CEJA has strongly welcomed the written question on young farmers submitted to the European Commission by a number of prominent members of the Committee for Agriculture and Rural Development. MEPs Paolo de Castro, Albert Dess, Jens Rohde, James Nicholson, Matt Carthy, Janusz Wojciechowski and COMAGRI Chair Czeslaw Siekierski, all threw their weight behind the written submission on measures to support young farmers.
Commissioner for Agriculture Phil Hogan, has been questioned on the issue of lack of access to credit for young farmers and particularly on details about the possibility for cooperation with the European Investment Bank (EIB). CEJA has being publicly calling for a closer cooperation with the EIB and the European Investment Fund (EIF) in order to create a European Bank Guarantee for young farmers.
Read more here.
MIJARC World seminar titled “Training Rural Youth Leaders in International Working Situation” took place in Lusaka, Zambia from 10th to 13th October. The representatives of movements from four continents (Africa, Asia, Europe, Latin America) gathered together to get a better understanding of all the cultures within MIJARC World, learn how to find common goals within the different cultures and create the attitude to respect various cultures. The representatives of MIJARC Europe were also there - Ana Silva and Klaus Settle (World Coordinators), Brenda Aerts (Secretary General of MIJARC Europe; KLJ Belgium), Daniela Ordowski (KLJB Germany), Marina Grigorova (YMDRAB Bulgaria) and Francois Bausson (MRJC France).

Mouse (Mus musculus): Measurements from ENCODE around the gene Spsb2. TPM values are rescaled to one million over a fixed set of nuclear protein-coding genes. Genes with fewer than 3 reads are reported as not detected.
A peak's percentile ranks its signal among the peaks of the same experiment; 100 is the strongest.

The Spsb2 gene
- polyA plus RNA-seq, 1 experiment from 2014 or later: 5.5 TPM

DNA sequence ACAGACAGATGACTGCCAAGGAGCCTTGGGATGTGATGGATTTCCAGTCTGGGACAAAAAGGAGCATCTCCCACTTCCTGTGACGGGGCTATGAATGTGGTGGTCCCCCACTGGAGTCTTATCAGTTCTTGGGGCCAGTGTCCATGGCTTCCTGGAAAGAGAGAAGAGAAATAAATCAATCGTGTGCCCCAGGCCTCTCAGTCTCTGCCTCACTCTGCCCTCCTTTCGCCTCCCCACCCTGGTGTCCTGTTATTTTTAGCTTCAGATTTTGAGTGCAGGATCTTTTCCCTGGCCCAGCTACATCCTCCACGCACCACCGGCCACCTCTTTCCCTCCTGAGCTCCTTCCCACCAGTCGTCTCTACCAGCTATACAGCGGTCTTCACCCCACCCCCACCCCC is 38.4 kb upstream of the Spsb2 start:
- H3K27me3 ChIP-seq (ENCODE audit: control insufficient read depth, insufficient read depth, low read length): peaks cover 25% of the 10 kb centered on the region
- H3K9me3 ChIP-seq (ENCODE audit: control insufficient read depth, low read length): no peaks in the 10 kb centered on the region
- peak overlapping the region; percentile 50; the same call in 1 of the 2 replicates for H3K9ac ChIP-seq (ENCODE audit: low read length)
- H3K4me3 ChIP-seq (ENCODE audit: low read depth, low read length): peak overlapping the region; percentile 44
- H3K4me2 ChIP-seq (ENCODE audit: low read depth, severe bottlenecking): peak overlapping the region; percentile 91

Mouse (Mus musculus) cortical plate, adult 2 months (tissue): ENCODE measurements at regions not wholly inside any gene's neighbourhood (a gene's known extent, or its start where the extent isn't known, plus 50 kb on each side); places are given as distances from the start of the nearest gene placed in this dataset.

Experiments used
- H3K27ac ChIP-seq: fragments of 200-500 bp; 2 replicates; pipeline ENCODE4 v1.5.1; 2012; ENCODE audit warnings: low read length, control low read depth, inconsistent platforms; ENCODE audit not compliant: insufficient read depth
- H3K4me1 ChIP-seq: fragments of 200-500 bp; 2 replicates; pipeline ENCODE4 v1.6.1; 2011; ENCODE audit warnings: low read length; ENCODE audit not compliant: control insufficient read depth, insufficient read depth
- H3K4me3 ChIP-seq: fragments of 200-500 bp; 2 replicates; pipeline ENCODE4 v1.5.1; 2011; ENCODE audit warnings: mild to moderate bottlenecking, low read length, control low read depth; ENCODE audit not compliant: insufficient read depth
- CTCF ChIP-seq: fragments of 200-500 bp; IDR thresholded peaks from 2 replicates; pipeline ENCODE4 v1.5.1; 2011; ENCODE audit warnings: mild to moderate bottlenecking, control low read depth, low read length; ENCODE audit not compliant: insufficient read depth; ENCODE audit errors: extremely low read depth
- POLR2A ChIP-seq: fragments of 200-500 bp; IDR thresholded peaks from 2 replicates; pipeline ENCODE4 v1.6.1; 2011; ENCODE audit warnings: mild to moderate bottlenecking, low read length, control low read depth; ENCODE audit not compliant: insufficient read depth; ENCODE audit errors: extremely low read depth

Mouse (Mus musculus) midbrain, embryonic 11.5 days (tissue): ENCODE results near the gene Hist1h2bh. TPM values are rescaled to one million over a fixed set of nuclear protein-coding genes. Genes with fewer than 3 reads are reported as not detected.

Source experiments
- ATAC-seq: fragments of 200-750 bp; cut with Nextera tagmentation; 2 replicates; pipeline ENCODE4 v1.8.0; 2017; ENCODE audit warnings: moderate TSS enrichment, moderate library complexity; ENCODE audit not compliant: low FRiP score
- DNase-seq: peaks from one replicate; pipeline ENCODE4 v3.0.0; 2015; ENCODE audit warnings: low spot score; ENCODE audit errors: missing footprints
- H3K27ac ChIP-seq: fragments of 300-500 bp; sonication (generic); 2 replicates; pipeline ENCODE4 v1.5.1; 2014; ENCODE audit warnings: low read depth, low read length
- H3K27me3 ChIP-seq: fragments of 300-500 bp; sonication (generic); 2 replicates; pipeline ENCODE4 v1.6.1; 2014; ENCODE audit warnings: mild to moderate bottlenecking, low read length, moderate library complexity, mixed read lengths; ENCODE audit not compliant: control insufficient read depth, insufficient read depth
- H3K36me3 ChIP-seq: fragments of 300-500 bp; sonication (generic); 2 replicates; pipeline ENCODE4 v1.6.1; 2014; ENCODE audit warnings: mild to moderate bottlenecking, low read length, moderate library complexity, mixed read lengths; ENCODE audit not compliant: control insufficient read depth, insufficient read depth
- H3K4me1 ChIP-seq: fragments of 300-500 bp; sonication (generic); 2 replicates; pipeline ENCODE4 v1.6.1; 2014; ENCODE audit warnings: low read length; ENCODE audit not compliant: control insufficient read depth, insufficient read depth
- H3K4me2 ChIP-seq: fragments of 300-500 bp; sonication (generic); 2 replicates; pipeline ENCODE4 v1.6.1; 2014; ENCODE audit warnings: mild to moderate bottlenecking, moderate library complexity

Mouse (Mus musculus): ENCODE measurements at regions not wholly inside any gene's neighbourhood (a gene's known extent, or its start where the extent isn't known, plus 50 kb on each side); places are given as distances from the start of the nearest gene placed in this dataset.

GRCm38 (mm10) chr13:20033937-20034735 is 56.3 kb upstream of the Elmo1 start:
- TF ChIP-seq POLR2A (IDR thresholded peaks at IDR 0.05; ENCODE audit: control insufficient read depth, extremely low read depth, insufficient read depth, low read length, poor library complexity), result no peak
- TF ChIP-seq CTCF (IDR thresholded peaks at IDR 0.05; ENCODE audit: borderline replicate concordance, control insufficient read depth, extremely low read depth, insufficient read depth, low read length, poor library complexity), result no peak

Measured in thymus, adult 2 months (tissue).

The seminar existed out of four days and a trainer facilitated the workshops. Every day we started with a weather report, when each participant had a chance to tell how does he/she feel. Right after we did an energizer. After we were working in small groups on the topic of interculturality or going to some field visits.
The first day we did a role-play about intercultural different and in the afternoon we got the theoretical approach of the whole seminar. The second day the trainer explained us about internal and external communication. Afterwards we discussed en reflected in little groups about the internal and external communication of MIJARC World. In the afternoon we visited a cultural village where we discovered the diverse cultures and customs of the local society. On the third day we had a workshop on leadership, authority and local democracy. Four different working groups discussed these topics and made a short presentation. The last day we spent on creating a guide for intercultural events. The main topics were how to prepare yourself before and how the behave during the event.
This event was important to get a better view on the working of MIJARC World and it helped all of us to have a better understanding of different cultures.
European Youth Forum warns of a Peter Pan generation as a result of financial crisis and response to it
The policy responses to the economic crisis which began in 2008 have hit youth hardest, according to a new publication launched by the European Youth Forum today at a high-level event on youth employment in Rome.
The publication “Youth in the Crisis: What Went Wrong?”, which examines in depth the consequences of the financial crisis on young people, finds that the policy answers to the financial crisis negatively affected society as a whole, but young people in particular.